Dylan Blount had a very rained in Fourth of July and made this comic.
Mudd wins street feminism design contest
He called it a “simple, no-frills propaganda piece” whose text he liked. We concurred, and declared Kenwick resident Martin Mudd’s submission a winner in our street feminism sticker design contest. “I would love to personally plaster these all over Lexington,” Mudd stated at the end of his email submission.
Mr. Mudd will soon get the chance to do just that. His winning entry will be printed by NoC and distributed through town on lamp posts, telephone poles, magazine racks,discarded buildings, university dorm rooms, bathroom stalls, tavern walls, and any other areas needing some fatherly advice. He (and you) are welcome to join us in this endeavour.
What follows is Mudd’s artist/propaganda statement:
By Marcus Flores
When Trayvon Martin died, it seemed that decency as well as level-headed thinking died too. Both perished in the wake of a media frenzy that clung to a narrative of race that was, in my opinion, the least salient element of a wholly ambiguous encounter that no one personally witnessed. I attempted to write a column to clarify this, though it was a failure due to the time I devoted to disentangling the legal minutiae as if I were an attorney. I remind you that I am not.
Nonetheless, Trayvon Martin’s death remains a tragedy of the highest order, and not in the least because the teen is dead. As a group, Americans wholeheartedly surrendered their faculties to the corporate manifestation of the left-right paradigm: the media.
August 24, 12-4pm, Woodland Park gazebo
By Martin Mudd
I don’t put much stock in material possessions. They can break, get lost, get stolen, or get outdated, and in the end, they’re just one more thing to schlep around with you on your journey through life. With that said, I must admit that there are a few items that I very much enjoy from day to day: my pearlescent red Italian accordion named Jeroma, a breezy (and stylish) white summer button-up shirt, the bottle-green hookah pipe with gilt fittings for the occasional social indulgence, an Aiwa stereo system, and a handful of other treasures.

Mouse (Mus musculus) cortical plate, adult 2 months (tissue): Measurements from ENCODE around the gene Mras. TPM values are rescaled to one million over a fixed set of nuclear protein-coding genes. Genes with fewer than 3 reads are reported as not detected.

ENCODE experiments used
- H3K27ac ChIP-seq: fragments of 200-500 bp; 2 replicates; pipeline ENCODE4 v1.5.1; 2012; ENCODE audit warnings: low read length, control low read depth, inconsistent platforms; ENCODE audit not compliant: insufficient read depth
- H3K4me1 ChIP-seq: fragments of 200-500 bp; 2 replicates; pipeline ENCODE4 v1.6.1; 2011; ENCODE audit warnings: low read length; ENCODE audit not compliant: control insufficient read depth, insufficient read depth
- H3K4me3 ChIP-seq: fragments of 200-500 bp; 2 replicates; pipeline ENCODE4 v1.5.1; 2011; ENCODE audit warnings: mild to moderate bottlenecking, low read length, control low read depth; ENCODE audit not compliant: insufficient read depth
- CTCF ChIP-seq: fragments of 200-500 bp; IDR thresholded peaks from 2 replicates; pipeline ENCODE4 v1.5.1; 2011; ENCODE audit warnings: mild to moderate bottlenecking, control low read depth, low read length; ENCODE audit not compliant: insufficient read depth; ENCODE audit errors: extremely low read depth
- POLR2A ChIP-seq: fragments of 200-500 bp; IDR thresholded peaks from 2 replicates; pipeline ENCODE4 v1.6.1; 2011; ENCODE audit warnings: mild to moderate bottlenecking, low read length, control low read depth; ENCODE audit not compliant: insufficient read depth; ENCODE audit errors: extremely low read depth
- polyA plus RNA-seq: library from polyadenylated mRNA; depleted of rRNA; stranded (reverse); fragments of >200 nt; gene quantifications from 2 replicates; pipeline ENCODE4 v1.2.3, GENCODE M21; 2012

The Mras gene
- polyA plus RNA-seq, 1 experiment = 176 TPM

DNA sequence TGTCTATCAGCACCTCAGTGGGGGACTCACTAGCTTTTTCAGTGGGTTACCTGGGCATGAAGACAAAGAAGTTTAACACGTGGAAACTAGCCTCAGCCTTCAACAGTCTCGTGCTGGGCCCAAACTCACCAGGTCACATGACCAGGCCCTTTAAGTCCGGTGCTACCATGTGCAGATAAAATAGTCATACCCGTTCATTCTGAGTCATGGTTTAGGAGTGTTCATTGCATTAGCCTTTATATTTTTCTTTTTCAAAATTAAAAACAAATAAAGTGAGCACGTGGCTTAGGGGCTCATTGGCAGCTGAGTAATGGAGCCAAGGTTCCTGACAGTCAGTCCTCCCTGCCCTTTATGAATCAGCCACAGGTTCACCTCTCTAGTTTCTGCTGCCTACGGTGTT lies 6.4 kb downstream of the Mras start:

The interesting thing is that all of the above were given to me as gifts, and all but the accordion I received by participating in Lexington’s Really Really Free Market. The RRFM is an experimental temporary gift economy, where rather than buying and selling, or even bartering, the rule is that you give and receive freely. Even though you aren’t trying to maximize your gain, as in a competitive market, I find every time that most folks end up happy: happy to sit near their blanket-o-stuff in the sun, happy to give away things they no longer need, and ecstatic when they walk away with things they do want or need—such as a functional rowing machine—for FREE!
Start collecting your unwanted treasures now. The next market will happen near the gazebo at Woodland Park on Saturday, August 24, 12-4pm. We would really love to see people offer up their skills—hair-cutting, bike-fixing, food-cooking, face-painting, what-have-you—as a free service during this festival of generosity. And it’s at the park, so bring your kids!
By Michael Dean Benton
When the news of the verdict of innocent for George Zimmerman in the shooting death of Trayvon Martin was announced, there was an explosion of concern and comments on social media about how the decision reflects ongoing problems in regards to racism in American culture. At the same time, there was a counter-narrative that included paranoid declarations of arming for the coming race riots and lauding the verdict as a symbol of the rightness of self-appointed community policing.
Clearly there was a lot of confusion about the actual trial and the impact of laws, like Stand Your Ground, on the jurors’ verdict. This is why it was so important that communities across the nation immediately responded by gathering together to hold vigils, to actively protest the verdict, and to convene town-hall meetings to discuss the trial and ongoing racism.
In Lexington, Bianca Spriggs led the organizing of a town-hall style forum at the Carnegie Center on July 16. In the two days leading up to the event, despite her calls for civility, arguments concerning the verdict began to flare on the Facebook event page. It was quite obvious that Spriggs was scrambling to develop a sense of communal dialogue in order to avoid pointless, dismissive arguments. This was most clearly demonstrated in her continuous revision of the rules of dialogue and the decision, at one point, to remove long, rambling dialogues that violated the spirit of the gathering.